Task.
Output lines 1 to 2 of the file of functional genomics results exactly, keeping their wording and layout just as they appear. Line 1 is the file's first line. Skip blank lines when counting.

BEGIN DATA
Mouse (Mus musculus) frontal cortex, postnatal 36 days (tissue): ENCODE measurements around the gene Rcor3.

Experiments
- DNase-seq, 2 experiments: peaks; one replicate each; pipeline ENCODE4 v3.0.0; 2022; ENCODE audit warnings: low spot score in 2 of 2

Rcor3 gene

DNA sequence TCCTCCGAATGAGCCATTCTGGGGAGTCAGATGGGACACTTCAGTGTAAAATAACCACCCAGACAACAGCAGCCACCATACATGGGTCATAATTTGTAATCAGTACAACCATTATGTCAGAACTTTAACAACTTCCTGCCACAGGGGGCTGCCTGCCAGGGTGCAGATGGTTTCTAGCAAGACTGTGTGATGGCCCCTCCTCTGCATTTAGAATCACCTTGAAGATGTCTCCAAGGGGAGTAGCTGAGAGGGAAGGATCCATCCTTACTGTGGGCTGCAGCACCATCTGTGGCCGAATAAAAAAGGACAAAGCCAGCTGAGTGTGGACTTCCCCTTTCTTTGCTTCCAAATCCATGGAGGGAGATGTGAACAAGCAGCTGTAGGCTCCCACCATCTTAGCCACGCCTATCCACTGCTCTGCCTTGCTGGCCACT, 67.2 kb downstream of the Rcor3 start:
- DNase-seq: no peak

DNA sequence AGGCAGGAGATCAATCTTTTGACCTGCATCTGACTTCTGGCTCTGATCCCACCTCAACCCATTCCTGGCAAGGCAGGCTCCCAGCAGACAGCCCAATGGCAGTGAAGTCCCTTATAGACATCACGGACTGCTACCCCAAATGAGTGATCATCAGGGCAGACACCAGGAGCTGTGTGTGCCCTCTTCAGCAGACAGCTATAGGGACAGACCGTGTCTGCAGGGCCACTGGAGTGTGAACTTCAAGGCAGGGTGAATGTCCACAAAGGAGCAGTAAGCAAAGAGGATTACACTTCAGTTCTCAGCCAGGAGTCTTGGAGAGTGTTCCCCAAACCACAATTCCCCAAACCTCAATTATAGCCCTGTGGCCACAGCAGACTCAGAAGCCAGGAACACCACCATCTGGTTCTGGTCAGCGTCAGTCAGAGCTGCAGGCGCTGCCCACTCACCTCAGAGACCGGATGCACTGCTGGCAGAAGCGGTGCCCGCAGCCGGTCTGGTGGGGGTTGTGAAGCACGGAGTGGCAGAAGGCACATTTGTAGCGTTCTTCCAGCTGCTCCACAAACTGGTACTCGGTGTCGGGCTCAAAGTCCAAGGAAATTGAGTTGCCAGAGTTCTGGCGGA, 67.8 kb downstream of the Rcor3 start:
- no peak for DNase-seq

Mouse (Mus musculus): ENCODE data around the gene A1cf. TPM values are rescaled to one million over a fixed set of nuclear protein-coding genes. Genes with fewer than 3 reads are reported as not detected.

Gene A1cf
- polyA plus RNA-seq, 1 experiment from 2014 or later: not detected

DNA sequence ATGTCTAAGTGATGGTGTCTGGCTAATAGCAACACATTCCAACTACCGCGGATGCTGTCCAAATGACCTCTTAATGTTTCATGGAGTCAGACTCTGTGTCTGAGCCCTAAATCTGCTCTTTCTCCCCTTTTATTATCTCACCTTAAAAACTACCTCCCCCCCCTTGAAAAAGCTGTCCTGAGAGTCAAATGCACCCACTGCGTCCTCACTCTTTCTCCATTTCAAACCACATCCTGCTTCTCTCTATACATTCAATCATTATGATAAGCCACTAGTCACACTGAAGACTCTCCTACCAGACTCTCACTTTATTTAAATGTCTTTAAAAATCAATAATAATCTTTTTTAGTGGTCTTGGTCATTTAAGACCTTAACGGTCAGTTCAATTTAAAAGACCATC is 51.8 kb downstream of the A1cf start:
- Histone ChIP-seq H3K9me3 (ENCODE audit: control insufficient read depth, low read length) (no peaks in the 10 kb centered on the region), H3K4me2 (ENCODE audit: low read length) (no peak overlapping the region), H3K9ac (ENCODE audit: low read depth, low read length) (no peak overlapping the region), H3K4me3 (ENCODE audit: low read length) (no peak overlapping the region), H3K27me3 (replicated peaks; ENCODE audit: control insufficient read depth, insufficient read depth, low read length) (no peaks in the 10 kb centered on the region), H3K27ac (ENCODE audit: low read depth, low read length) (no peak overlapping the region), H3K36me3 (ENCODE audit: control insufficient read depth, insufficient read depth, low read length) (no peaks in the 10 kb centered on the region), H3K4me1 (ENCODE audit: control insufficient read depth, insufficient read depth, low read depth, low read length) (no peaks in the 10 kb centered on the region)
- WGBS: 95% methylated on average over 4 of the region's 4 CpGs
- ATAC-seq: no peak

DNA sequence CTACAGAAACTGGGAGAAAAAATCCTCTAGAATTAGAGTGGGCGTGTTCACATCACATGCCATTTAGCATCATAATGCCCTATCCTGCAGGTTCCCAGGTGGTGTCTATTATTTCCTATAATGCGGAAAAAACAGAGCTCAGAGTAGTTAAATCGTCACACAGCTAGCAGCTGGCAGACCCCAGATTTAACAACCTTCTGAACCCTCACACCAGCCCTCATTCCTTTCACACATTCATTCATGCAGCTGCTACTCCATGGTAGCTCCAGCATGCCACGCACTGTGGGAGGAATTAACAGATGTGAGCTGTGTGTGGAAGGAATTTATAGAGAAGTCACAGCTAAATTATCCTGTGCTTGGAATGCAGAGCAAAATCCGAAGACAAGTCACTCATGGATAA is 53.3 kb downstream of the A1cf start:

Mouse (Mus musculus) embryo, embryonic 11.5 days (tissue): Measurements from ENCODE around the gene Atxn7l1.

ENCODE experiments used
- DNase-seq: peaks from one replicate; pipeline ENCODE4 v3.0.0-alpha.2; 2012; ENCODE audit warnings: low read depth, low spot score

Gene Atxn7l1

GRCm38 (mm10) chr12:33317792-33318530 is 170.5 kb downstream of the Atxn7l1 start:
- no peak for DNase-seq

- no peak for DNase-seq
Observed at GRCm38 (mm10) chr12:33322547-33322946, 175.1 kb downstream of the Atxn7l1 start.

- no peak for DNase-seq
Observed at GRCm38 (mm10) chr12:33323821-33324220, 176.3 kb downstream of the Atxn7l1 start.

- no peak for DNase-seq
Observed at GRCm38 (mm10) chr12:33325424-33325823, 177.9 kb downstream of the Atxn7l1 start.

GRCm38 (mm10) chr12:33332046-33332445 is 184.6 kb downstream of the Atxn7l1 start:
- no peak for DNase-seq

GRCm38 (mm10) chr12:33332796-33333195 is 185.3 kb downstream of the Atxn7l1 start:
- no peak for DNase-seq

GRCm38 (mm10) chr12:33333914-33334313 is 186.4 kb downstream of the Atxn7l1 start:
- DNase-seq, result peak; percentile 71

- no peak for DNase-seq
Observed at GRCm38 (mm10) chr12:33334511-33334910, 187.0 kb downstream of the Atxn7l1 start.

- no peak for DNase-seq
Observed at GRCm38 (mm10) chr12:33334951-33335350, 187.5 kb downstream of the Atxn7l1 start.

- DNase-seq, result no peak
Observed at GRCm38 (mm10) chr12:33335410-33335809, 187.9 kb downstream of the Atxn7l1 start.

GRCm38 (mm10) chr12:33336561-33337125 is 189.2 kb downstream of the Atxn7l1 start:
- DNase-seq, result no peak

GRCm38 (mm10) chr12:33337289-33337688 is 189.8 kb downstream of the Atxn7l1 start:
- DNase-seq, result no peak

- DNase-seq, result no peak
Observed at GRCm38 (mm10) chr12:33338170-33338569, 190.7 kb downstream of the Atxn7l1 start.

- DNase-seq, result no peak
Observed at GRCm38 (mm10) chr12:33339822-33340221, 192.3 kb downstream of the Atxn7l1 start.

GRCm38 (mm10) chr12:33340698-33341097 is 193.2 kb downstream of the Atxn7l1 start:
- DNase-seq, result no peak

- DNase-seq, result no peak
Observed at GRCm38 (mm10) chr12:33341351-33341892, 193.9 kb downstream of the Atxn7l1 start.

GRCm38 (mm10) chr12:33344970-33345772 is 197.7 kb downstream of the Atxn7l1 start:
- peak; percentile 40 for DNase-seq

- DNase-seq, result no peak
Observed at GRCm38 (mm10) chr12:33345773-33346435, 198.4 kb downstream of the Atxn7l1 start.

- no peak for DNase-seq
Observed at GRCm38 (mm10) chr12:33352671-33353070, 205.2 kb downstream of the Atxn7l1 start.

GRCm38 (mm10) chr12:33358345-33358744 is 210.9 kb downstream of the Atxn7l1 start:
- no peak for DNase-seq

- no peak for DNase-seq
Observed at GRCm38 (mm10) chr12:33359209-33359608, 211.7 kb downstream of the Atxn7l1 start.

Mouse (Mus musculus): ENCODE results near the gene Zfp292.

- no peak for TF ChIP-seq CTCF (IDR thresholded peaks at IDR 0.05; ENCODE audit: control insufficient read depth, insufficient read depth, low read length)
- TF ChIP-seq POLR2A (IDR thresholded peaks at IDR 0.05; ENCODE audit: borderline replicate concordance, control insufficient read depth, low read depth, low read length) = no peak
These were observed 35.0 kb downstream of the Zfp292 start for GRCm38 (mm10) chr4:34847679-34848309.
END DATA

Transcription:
Mouse (Mus musculus) frontal cortex, postnatal 36 days (tissue): ENCODE measurements around the gene Rcor3.

Experiments